Similar to JAMA, which publishes an annual publication focusing on Medical Education, the Academic Emergency Medicine (AEM) journal just published a AEM-CORD/CDEM supplement focusing on EM education. I was fortunate to be involved with one of the papers published in this supplement.

This paper, written on behalf of the Clerkship Directors in EM (CDEM) and the Association of Academic Chairs of EM (AACEM), reviews the past, present, and future of EM in the U.S. medical school curriculum.

EM faculty members are playing an increasingly important role in both the preclinical and clinical curriculum. Our specialty teaches skills and knowledge, crucial for all medical students regardless of their eventual career choice. EM educators are a natural fit to teaching topics, such as the following:

  • Basic life support (BLS)
  • Advanced cardiac life support (ACLS)
  • Wound care
  • Splinting
  • Basic procedural skills
  • Simulation-based education
  • Bedside ultrasonography
  • Management of common emergencies

Furthermore, as medical schools are looking towards restructuring their overall curriculum to incorporate more clinical exposure from day 1, the diverse, high-volume environment of the Emergency Department (ED) makes it a perfect fit for students. Recall back to when you were a first-year medical student. How amazing would it have been to observe ED patients to reinforce your learning about pharmacology, anatomy, pathology, and heart sounds?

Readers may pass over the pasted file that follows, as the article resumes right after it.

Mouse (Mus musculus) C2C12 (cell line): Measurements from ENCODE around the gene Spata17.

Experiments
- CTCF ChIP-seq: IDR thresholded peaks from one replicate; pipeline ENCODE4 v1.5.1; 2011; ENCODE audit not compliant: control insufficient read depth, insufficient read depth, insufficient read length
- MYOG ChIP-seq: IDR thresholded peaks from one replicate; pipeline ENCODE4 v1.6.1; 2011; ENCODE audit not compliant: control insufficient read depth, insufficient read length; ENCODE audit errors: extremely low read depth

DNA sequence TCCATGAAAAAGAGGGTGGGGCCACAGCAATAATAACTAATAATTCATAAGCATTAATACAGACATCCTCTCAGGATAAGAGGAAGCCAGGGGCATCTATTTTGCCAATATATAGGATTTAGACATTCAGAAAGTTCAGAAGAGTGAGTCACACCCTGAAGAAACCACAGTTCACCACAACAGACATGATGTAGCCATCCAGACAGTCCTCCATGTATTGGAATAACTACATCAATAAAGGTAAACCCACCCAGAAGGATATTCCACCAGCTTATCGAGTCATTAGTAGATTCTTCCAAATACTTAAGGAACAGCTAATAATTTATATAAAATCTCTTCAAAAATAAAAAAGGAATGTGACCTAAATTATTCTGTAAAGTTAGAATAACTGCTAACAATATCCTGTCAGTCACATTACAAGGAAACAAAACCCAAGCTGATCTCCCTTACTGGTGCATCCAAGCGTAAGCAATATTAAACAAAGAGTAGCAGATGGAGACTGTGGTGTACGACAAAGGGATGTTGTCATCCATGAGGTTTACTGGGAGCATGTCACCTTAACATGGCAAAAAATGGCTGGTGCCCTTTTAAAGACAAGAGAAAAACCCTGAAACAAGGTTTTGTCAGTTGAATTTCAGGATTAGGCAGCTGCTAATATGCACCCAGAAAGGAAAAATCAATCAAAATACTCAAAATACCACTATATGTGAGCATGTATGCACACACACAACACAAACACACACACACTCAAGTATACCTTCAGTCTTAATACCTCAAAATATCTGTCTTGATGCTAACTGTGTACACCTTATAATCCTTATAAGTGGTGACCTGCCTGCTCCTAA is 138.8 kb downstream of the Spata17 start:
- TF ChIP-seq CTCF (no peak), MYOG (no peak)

From an institutional standpoint, the EM clerkship fulfills many of the Liaison Committee on Medical Education (LCME) educational requirements. The LCME is the regulatory body that accredits U.S. and Canadian medical schools. The LCME recognizes that the ED provides students with an unparalleled learning opportunity. Consequently, more and more schools are making EM clerkships mandatory. In 2004, about 39% of U.S. medical schools had mandatory EM clerkships for third-year medical students. There’s an ongoing CDEM study to determine the more updated numbers (I’m guessing it’ll be closer to 50%).

Medical schools are increasingly depending on the EM specialty to help with teaching students at all levels of learning. For those of us invested in medical education, this is great news.

Wald D, Lin M, Manthey D, Rogers R, Zun L, Christopher T. (2010). Emergency Medicine in the Medical School Curriculum. Academic Emergency Medicine, 17 DOI: 10.1111/j.1553-2712.2010.00896.x

Michelle Lin, MD
ALiEM Founder and CEO
Professor and Digital Innovation Lab Director
Department of Emergency Medicine
University of California, San Francisco
Michelle Lin, MD


Professor of Emerg Med at UCSF-Zuckerberg SF General. ALiEM Founder @aliemteam #PostitPearls at Bio:
Michelle Lin, MD